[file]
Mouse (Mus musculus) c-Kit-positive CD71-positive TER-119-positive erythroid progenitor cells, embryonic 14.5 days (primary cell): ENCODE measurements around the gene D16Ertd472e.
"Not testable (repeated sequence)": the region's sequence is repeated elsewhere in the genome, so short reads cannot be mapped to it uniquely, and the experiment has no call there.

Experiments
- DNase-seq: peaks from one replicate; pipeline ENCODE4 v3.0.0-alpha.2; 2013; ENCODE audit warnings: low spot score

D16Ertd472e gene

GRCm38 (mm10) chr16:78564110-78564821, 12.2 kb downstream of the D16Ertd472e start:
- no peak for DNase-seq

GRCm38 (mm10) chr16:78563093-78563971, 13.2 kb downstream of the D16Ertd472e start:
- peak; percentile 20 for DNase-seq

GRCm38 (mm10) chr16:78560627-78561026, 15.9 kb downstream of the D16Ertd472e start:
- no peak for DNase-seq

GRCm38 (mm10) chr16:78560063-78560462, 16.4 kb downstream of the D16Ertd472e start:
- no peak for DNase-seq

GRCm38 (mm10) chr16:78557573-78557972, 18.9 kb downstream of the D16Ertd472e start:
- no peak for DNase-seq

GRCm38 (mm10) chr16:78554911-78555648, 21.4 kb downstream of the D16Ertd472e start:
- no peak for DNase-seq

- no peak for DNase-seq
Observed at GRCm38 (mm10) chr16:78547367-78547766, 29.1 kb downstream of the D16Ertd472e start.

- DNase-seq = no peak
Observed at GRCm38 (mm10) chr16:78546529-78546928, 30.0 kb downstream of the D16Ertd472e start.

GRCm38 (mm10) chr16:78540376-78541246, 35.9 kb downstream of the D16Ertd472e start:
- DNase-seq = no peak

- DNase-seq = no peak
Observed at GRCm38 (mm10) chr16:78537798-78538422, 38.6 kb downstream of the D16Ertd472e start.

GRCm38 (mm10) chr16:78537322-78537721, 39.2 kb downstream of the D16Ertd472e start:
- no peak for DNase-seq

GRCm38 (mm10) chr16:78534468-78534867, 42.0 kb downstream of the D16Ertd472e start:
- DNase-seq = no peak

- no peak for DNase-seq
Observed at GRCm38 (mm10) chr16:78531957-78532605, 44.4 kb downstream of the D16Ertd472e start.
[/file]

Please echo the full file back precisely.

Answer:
Mouse (Mus musculus) c-Kit-positive CD71-positive TER-119-positive erythroid progenitor cells, embryonic 14.5 days (primary cell): ENCODE measurements around the gene D16Ertd472e.
"Not testable (repeated sequence)": the region's sequence is repeated elsewhere in the genome, so short reads cannot be mapped to it uniquely, and the experiment has no call there.

Experiments
- DNase-seq: peaks from one replicate; pipeline ENCODE4 v3.0.0-alpha.2; 2013; ENCODE audit warnings: low spot score

D16Ertd472e gene

GRCm38 (mm10) chr16:78564110-78564821, 12.2 kb downstream of the D16Ertd472e start:
- no peak for DNase-seq

GRCm38 (mm10) chr16:78563093-78563971, 13.2 kb downstream of the D16Ertd472e start:
- peak; percentile 20 for DNase-seq

GRCm38 (mm10) chr16:78560627-78561026, 15.9 kb downstream of the D16Ertd472e start:
- no peak for DNase-seq

GRCm38 (mm10) chr16:78560063-78560462, 16.4 kb downstream of the D16Ertd472e start:
- no peak for DNase-seq

GRCm38 (mm10) chr16:78557573-78557972, 18.9 kb downstream of the D16Ertd472e start:
- no peak for DNase-seq

GRCm38 (mm10) chr16:78554911-78555648, 21.4 kb downstream of the D16Ertd472e start:
- no peak for DNase-seq

- no peak for DNase-seq
Observed at GRCm38 (mm10) chr16:78547367-78547766, 29.1 kb downstream of the D16Ertd472e start.

- DNase-seq = no peak
Observed at GRCm38 (mm10) chr16:78546529-78546928, 30.0 kb downstream of the D16Ertd472e start.

GRCm38 (mm10) chr16:78540376-78541246, 35.9 kb downstream of the D16Ertd472e start:
- DNase-seq = no peak

- DNase-seq = no peak
Observed at GRCm38 (mm10) chr16:78537798-78538422, 38.6 kb downstream of the D16Ertd472e start.

GRCm38 (mm10) chr16:78537322-78537721, 39.2 kb downstream of the D16Ertd472e start:
- no peak for DNase-seq

GRCm38 (mm10) chr16:78534468-78534867, 42.0 kb downstream of the D16Ertd472e start:
- DNase-seq = no peak

- no peak for DNase-seq
Observed at GRCm38 (mm10) chr16:78531957-78532605, 44.4 kb downstream of the D16Ertd472e start.